How The Battle For NY Marriage Equality Was Won
June 27, 2011 12:18 pm ET by Richard Socarides
On March 9, 2011, when the still-new
governor of New York, Andrew Cuomo, walked into the history-laden Red Room at
the state capitol in Albany, the small group of us invited in secret just the
day before to hear his plan for same-sex marriage weren't sure what to expect.
Cuomo had said during his campaign that, if elected governor, he would support
full marriage rights for gay New Yorkers.
But this group of us, all rights leaders who had worked on these issues for decades, were accustomed to politicians who over-promised during their campaigns and then under-delivered.
There were very few preliminaries. Cuomo spoke forcefully and clearly, saying that in a month or so, after he was done with the notoriously difficult state budget, he would turn his full attention to same-sex marriage. It would be his number one priority, and, said Cuomo, "I am going to work for this as hard as I have ever worked for anything in my life."
These were astonishing words we had never heard from a straight politician before. Not in the history of the gay rights movement. Even more shocking, they turned out to be true. He meant it. (Participants were asked not to share the details of this and future strategy sessions until after Cuomo's goal was achieved.)
It will take some time to absorb the substantial national implications of New York becoming the sixth and largest state to currently allow same-sex marriage. But it is clear how and why it happened. Three main factors came together perfectly to give the gay rights movement one of its biggest victories ever.
The first factor is, of course, Cuomo's extremely capable and self-confident political leadership. This is his victory.
Cuomo had a lot going for him, including high poll numbers, early success with the notoriously difficult state legislature on his budget, leadership on the marriage issue from fellow New Yorkers Mayor Michael Bloomberg and U.S. Senator Kirsten Gillibrand, but it was his willingness to risk substantial political capital for a progressive social agenda item historically not popular with mainstream politicians (even Democrats) that made the big difference here.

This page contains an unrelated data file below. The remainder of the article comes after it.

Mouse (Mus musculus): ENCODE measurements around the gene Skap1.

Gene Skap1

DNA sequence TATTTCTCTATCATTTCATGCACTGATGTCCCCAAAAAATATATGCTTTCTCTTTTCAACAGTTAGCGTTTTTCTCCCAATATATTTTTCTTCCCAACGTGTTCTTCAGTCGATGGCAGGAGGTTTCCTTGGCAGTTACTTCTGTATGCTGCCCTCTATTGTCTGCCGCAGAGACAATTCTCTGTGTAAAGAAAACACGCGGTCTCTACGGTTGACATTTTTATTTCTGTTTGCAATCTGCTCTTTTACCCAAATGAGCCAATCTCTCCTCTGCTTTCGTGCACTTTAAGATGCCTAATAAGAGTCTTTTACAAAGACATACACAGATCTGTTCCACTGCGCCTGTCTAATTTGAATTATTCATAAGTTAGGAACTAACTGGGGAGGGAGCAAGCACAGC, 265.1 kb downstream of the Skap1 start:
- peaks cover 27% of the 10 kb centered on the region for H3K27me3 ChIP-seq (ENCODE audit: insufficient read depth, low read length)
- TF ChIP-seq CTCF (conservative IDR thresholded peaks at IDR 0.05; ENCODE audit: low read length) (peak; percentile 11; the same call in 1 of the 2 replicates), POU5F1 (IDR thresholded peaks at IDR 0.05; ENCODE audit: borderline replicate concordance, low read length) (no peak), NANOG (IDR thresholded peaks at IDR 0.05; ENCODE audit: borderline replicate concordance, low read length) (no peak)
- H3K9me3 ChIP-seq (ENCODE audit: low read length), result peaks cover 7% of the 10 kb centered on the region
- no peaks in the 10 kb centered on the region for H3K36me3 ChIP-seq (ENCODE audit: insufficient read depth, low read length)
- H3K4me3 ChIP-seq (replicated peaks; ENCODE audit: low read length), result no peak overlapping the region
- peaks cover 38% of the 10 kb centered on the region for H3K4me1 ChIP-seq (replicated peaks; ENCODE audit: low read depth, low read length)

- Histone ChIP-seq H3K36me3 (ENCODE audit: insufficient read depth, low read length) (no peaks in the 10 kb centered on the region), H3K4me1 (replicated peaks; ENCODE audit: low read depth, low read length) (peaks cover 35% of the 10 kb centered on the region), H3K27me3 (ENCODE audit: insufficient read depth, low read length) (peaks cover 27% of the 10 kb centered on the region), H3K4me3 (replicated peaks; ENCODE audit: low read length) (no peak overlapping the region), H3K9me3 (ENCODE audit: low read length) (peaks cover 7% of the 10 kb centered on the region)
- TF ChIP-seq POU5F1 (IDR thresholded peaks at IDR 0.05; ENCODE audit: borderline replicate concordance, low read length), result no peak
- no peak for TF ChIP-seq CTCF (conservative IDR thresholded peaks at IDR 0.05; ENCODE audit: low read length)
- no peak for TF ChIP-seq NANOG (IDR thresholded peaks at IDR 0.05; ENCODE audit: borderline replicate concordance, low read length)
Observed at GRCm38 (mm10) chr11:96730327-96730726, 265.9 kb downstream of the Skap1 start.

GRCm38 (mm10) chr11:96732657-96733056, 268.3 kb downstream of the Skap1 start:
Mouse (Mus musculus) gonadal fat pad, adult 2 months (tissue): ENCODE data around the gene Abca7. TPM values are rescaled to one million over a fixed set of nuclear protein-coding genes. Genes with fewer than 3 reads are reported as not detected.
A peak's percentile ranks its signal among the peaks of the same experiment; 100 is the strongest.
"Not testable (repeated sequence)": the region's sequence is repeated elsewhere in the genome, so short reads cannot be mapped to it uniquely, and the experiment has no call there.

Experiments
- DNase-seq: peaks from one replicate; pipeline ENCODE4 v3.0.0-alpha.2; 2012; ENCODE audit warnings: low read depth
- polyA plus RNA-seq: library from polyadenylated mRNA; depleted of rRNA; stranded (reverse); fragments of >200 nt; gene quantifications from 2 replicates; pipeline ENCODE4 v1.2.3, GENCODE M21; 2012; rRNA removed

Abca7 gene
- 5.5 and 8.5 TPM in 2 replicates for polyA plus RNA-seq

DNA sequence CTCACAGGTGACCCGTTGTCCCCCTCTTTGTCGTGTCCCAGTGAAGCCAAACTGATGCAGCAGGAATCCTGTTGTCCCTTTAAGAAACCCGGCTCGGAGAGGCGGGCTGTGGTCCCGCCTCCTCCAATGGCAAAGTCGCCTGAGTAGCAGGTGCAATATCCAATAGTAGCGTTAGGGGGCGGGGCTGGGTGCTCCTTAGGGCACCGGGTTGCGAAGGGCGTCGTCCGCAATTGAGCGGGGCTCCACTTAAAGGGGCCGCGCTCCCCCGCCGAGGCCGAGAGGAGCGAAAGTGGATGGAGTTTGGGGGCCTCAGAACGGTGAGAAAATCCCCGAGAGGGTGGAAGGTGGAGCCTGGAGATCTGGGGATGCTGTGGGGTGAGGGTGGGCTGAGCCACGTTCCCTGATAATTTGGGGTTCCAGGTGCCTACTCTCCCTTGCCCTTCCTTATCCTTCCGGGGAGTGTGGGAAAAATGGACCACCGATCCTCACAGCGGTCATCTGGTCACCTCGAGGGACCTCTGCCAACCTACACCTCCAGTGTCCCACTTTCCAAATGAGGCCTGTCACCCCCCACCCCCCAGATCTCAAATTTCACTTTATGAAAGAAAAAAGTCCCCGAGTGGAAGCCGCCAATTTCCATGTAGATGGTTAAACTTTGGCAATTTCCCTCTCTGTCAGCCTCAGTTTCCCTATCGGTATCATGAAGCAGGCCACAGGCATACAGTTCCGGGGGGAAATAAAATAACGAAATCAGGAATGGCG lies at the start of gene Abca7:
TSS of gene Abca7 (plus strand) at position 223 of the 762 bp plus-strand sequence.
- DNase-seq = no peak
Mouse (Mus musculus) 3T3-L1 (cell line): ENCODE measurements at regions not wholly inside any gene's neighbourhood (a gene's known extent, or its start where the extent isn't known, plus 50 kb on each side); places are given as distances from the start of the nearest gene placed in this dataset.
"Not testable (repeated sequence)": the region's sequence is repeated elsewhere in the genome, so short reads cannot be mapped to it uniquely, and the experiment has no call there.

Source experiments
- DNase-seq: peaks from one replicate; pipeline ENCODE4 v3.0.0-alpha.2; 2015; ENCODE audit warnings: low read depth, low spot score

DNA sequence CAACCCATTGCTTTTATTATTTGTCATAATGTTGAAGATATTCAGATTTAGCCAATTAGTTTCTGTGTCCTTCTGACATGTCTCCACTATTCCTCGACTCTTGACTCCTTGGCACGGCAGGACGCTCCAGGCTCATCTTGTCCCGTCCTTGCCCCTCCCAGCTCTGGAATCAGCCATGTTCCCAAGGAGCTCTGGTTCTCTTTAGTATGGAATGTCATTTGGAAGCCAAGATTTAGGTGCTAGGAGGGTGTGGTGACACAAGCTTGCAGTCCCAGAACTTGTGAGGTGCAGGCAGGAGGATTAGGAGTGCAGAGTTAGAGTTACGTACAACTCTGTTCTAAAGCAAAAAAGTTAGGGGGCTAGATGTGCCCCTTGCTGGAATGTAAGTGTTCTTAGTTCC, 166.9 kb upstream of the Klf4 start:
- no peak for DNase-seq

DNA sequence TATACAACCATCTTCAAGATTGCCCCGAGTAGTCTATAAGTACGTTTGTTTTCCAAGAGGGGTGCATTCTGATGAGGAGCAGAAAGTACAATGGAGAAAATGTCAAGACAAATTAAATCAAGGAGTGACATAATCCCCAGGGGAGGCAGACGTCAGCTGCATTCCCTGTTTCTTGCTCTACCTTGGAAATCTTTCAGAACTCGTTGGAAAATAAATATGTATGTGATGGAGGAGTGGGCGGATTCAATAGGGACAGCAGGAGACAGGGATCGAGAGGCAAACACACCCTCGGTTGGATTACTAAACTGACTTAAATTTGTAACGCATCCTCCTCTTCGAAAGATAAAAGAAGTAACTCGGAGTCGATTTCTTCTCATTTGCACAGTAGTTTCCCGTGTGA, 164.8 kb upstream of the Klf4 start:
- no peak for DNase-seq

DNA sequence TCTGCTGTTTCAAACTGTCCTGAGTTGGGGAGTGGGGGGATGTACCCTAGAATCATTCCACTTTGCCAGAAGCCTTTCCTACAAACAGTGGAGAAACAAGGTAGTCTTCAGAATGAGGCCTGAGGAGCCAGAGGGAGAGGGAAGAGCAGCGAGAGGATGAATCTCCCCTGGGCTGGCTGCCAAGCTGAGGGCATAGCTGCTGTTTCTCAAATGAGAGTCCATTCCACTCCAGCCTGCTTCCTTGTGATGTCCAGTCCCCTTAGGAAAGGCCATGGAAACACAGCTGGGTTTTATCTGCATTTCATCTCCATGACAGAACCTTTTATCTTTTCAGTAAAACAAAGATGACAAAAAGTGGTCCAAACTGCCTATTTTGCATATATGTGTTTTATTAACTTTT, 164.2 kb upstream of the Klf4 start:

Cuomo sees this as a political winner of an issue for someone with a future in national politics and he is right. The trends are unmistakable.
Cuomo went to fellow Democrats and would not take no for an answer and was able to convince just enough Republicans, like hero State Sen. Jim Alesi, to support him.
That he was able to accomplish this during a tough economic crisis and with a divided legislature is all the more remarkable. There is no other national political figure in the country who is leading on this issue like Andrew Cuomo.
Second, the dramatic shift in public opinion in New York and nationally was a huge factor. Several national polls this year have shown that we have reached a tipping point in favor of same-sex marriage. In New York, the pro-marriage shift has been even more dramatic.
Last year, gay groups like Fight Back NY waged campaigns against anti-gay state legislators district by district with mixed results. But as public opinion shifts, these legislators did not want a repeat of the well-funded efforts to retire them, especially in light of shifting public opinion. Moreover, they saw substantial Republican money and business interest lining up on the pro-marriage side and didn't want those interests spending to beat them in the next election. All of this contributed to the successful effort to bring on enough Republican votes for a victory.
Third and finally, gay rights advocates got their act together and worked in a collaborative way. They formed a coalition amongst themselves and with the business community and organized labor. They out-spent and out-organized the right-wing National Organization for Marriage. The Catholic Church hierarchy was very slow to react on this one (partially due to the relatively under-the-radar campaign operation the Cuomo team orchestrated). Last time around, in 2009, the reverse was the case, and the marriage bill failed in the State Senate by a vote of 38 to 24.
Having same-sex marriage rights in New York will be a major boast to efforts nationally for full equality. It will have a positive impact on both the California Prop 8 litigation and the constitutional challenges to the so-called Defense of Marriage Act. According to the Williams Institute, a pro-gay rights think tank, the percentage of the U.S. population living in a state that allows same-sex couples to marry will more than double, from 5.1% to 11.4%. The normative power of the actual begins to take effect.